A baby without a family is a tragedy.

Millions of them is a crisis.

 

In a time when medical advances are finding vaccines for new strains of flu, Tanzania is still gripped by poverty, disease and poor health care facilities.

23 Tanzanian women die every day from birth related complications. That is nearly one every hourAt 460 deaths per 100,000 live births, the Tanzanian Maternal Mortality Ratio is the highest ratio in East Africa. The global average is 210.

The Tanzanian prevalence of HIV is 3082 per 100,000 live births. The global average is 511. The Tanzanian incidence of malaria is 17,318 per 100,000 live births. The global average is 3752.

Tanzania has one of the worst physician to patient ratios in the world. There is only 1 doctor for every 50,000 people.

Not only is the burden of HIV/AIDs, malaria and tuberculosis unspeakably heavy but inadequate care and resources are causing women with entirely preventable complications in childbirth to die, leaving their babies orphaned. Furthermore, the effects of poverty will continue to wear down the ability of any extended family to support these orphans.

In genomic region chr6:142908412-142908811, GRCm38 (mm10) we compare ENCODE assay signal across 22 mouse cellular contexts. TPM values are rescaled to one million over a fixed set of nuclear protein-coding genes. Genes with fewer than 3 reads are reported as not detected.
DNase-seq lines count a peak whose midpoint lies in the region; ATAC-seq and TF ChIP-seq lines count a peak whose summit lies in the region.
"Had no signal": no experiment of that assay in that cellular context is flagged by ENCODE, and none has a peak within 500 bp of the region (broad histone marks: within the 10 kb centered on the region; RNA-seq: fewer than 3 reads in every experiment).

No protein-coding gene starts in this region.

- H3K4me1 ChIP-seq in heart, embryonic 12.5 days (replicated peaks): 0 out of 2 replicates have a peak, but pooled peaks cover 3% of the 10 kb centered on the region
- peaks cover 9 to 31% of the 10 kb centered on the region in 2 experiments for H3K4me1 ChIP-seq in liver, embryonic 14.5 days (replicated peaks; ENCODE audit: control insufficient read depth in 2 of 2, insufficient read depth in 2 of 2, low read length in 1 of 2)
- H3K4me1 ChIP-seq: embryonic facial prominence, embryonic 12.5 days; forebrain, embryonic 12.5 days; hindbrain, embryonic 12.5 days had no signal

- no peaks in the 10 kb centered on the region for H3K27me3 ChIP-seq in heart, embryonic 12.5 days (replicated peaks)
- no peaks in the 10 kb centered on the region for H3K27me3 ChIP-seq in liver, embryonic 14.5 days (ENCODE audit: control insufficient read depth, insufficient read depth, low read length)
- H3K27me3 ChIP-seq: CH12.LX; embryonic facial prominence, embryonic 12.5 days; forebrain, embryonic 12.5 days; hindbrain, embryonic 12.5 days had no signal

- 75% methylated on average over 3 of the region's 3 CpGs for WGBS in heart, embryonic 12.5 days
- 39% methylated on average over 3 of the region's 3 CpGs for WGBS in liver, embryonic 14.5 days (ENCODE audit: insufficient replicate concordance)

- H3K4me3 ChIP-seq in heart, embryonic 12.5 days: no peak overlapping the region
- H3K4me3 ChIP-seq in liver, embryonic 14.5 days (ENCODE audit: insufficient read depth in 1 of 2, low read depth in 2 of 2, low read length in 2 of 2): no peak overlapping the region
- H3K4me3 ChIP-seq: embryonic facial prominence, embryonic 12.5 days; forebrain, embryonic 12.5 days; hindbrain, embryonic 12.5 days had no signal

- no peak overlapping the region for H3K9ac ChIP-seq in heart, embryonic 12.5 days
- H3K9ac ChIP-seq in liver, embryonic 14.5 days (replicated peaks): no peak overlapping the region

• 1.3 million children have been orphaned by AIDS alone in Tanzania.
  • 40% of the population is under 14 years old.
  • Less than 5% of orphans receive medical or social support.

 (Sourcing from The World Health Organization Country Statistics)

 
In a world of poverty, inequitable distribution of resources and public health crises there will always be children without families. We must support orphanages to be the safe and nurturing places children deserve them to be as well as take every measure to support the families who want to give their children a home. These children are Tanzania’s future.
— Forever Angels USA Board Member
 
Learn more about how children affected by the crisis are being nurtured. 

Learn more about how children affected by the crisis are being nurtured. 

Learn more about how families, despite loss, are empowered to help their children.

Learn more about how families, despite loss, are empowered to help their children.